As the mathematics teacher for high school aged students at the COMPASS school for the last 6 years, I’ve had the opportunity to contemplate and research the purpose of math education. Among numerous personal discoveries, I found that the most successful lessons engaged questions that connected math work in the classroom to other disciplines and real life applications. Often faced with the question, “when will I actually use this (insert literally any math topic) in the real world?” educators are required to think a little outside of the box. I’ll share one way we’ve tackled the question at the COMPASS school.
Articles by COMPASS
Takia has seen COMPASS evolve since she joined in 1999. “When I started, we were given beepers and paper maps to get around and communicate with our families,” remembers Takia. The growth of the Community Services program has been what has surprised her the most. She has seen the program at its lowest number of staff in 2008 (9 staff members) to the present when it boasts a staff of over 80.
Head Caseworker Alex Stylien will be completing his thirteenth year at COMPASS this February. When he first heard of COMPASS in 2007, he jumped at the opportunity to begin to develop and hone his skills as a behavior specialist. From the very beginning of his time at COMPASS, Alex realized that he had a knack for empathizing with students and the situations that they were in – inside and outside of school.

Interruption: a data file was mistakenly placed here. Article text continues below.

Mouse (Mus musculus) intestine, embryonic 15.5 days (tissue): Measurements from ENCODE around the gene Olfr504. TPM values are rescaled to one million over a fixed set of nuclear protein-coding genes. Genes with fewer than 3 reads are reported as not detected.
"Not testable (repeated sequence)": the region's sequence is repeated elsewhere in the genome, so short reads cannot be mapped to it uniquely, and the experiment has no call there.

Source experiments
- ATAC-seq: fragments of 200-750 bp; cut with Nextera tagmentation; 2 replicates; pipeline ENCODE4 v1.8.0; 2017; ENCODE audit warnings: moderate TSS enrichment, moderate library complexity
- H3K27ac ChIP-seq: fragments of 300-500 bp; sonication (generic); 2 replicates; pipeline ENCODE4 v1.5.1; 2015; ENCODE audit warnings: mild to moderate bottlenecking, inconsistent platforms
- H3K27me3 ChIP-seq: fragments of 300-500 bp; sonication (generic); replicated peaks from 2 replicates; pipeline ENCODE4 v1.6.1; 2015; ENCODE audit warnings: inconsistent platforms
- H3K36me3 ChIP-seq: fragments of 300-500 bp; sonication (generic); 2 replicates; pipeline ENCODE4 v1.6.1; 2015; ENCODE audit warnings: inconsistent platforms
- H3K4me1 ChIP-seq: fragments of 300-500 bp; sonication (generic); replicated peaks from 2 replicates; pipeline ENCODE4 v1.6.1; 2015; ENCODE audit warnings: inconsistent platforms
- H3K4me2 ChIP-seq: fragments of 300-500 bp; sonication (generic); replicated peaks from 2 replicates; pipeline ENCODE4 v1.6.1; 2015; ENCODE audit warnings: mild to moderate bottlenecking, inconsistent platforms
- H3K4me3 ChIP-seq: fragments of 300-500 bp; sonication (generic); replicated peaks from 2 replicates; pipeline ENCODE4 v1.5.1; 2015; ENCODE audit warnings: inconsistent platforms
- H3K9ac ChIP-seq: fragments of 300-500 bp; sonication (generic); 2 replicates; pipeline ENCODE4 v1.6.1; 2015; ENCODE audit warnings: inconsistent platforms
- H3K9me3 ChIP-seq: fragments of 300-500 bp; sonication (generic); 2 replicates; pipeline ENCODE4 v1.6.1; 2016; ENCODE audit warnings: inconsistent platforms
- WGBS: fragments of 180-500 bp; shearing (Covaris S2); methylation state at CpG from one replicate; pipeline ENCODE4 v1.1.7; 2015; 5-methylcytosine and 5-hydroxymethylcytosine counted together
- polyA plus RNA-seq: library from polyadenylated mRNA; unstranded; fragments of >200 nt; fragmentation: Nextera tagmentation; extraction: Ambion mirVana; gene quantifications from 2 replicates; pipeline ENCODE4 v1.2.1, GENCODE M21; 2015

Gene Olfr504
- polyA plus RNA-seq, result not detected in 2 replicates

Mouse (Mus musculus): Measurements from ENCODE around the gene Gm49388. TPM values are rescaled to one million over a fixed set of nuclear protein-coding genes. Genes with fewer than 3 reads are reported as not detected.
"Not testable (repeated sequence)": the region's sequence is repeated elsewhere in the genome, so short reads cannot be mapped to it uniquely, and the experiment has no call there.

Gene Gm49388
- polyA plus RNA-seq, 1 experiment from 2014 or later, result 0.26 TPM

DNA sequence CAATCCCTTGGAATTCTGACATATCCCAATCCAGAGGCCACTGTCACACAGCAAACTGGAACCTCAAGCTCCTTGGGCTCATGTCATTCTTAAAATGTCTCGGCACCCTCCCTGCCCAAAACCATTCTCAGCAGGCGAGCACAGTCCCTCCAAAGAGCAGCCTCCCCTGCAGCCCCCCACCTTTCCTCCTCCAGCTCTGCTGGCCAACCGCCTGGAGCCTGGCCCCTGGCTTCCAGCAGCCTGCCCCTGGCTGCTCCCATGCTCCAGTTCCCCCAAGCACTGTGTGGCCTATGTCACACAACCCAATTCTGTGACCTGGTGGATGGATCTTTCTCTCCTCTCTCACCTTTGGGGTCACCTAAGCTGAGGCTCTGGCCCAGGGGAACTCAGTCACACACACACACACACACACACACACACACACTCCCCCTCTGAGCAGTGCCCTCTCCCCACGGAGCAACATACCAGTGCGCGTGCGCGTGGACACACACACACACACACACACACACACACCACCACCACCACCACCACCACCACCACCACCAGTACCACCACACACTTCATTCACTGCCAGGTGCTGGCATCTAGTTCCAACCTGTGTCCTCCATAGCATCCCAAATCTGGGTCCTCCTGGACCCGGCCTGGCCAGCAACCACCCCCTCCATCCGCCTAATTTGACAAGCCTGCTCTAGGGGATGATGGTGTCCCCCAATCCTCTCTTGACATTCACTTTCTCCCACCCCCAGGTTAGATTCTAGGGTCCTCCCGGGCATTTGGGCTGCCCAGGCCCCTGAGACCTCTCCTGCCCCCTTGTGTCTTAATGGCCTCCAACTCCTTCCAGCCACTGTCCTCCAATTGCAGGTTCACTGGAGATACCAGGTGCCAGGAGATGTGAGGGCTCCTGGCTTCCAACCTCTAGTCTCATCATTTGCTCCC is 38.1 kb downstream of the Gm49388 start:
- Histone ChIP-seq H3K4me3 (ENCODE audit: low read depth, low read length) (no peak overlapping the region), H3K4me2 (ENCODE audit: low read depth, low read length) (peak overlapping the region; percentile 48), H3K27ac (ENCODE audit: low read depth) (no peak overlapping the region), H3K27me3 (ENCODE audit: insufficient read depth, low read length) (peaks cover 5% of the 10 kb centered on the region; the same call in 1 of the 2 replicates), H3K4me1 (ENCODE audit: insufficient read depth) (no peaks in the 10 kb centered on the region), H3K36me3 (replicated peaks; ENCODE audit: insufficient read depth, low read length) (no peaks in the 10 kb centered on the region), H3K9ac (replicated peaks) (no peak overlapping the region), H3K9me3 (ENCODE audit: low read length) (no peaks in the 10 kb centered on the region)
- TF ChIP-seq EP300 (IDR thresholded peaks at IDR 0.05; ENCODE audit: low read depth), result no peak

When I tell people that I’ve worked at COMPASS for 32 years I get looks of shock, words of congratulations, and sometimes a raised eyebrow. I came to COMPASS right out of graduate school, referred by a trusted public school administrator who said, “it’s a wonderful place, and you will learn a lot.” Here I am years later still learning and still appreciating what COMPASS is, what it gives to its employees, and especiallywhat it does for its clients.
Three and a half years ago, Marlee Brown started at COMPASS as a Family Specialist for the Community Services program, working as a mentor to youth and families that were involved with the Department of Children and Families (DCF). As of May 2019, Marlee graduated with a Master’s in Social Work and has advanced to be a Family Clinician.
As Worcester Program Supervisors and Family Clinicians, we, Ha Bui-Le and Yaritza Solero, believe that it is important for all COMPASS staff, no matter their backgrounds, to be aware of the complexities and idiosyncrasies of the many cultures that make up COMPASS’ client base. These nuances can take the form of predetermined gender roles, the influence of religion, family dynamics, language barriers and context, and generational roles and interactions.